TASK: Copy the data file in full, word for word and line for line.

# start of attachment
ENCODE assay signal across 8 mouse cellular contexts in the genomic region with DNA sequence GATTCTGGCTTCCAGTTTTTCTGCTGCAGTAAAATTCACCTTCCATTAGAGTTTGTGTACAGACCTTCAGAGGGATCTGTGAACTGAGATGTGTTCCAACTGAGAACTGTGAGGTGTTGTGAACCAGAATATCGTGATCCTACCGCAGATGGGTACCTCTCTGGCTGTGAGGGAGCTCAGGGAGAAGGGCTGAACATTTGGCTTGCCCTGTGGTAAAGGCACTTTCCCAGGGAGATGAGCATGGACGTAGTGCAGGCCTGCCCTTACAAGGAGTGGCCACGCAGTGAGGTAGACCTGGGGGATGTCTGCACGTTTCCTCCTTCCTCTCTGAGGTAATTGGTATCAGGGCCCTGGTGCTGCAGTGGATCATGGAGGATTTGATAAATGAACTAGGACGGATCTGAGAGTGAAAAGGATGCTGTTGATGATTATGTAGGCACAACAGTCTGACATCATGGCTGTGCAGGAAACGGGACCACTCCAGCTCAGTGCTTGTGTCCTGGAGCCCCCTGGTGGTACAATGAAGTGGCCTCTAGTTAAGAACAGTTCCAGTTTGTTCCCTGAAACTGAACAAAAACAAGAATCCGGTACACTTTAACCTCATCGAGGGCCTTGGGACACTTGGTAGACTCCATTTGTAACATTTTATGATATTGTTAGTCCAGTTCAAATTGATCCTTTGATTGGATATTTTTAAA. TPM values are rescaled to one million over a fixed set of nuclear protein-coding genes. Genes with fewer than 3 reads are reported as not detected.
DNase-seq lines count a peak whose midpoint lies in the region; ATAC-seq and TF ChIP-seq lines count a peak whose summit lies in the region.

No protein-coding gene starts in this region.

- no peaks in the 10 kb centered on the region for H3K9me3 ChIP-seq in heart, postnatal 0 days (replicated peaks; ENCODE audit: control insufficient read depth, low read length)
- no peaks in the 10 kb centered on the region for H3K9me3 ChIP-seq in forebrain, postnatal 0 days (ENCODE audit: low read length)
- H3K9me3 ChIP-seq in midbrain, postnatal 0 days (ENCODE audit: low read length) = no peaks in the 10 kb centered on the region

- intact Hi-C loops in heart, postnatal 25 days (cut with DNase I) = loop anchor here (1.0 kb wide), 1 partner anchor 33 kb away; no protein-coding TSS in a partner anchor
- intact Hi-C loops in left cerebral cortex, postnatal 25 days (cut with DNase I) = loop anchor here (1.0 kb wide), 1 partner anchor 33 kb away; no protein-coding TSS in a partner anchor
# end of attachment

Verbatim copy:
ENCODE assay signal across 8 mouse cellular contexts in the genomic region with DNA sequence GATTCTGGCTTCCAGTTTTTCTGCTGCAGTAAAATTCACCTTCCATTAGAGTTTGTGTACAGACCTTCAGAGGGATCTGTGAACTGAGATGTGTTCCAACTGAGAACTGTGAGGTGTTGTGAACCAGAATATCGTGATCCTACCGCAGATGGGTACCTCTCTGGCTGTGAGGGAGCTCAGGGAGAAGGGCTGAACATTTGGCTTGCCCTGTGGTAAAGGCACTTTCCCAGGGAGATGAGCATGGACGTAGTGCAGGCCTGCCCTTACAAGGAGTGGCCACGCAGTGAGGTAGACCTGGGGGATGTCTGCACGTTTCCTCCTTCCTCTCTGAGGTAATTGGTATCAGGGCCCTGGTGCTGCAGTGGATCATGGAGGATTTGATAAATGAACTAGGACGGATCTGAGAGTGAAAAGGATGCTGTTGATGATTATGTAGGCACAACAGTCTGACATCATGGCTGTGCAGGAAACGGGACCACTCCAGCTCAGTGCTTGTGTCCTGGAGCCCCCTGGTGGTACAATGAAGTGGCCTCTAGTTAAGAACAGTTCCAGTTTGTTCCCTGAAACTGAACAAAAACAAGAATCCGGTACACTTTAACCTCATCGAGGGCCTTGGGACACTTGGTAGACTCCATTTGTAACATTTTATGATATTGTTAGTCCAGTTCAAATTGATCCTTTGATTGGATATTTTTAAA. TPM values are rescaled to one million over a fixed set of nuclear protein-coding genes. Genes with fewer than 3 reads are reported as not detected.
DNase-seq lines count a peak whose midpoint lies in the region; ATAC-seq and TF ChIP-seq lines count a peak whose summit lies in the region.

No protein-coding gene starts in this region.

- no peaks in the 10 kb centered on the region for H3K9me3 ChIP-seq in heart, postnatal 0 days (replicated peaks; ENCODE audit: control insufficient read depth, low read length)
- no peaks in the 10 kb centered on the region for H3K9me3 ChIP-seq in forebrain, postnatal 0 days (ENCODE audit: low read length)
- H3K9me3 ChIP-seq in midbrain, postnatal 0 days (ENCODE audit: low read length) = no peaks in the 10 kb centered on the region

- intact Hi-C loops in heart, postnatal 25 days (cut with DNase I) = loop anchor here (1.0 kb wide), 1 partner anchor 33 kb away; no protein-coding TSS in a partner anchor
- intact Hi-C loops in left cerebral cortex, postnatal 25 days (cut with DNase I) = loop anchor here (1.0 kb wide), 1 partner anchor 33 kb away; no protein-coding TSS in a partner anchor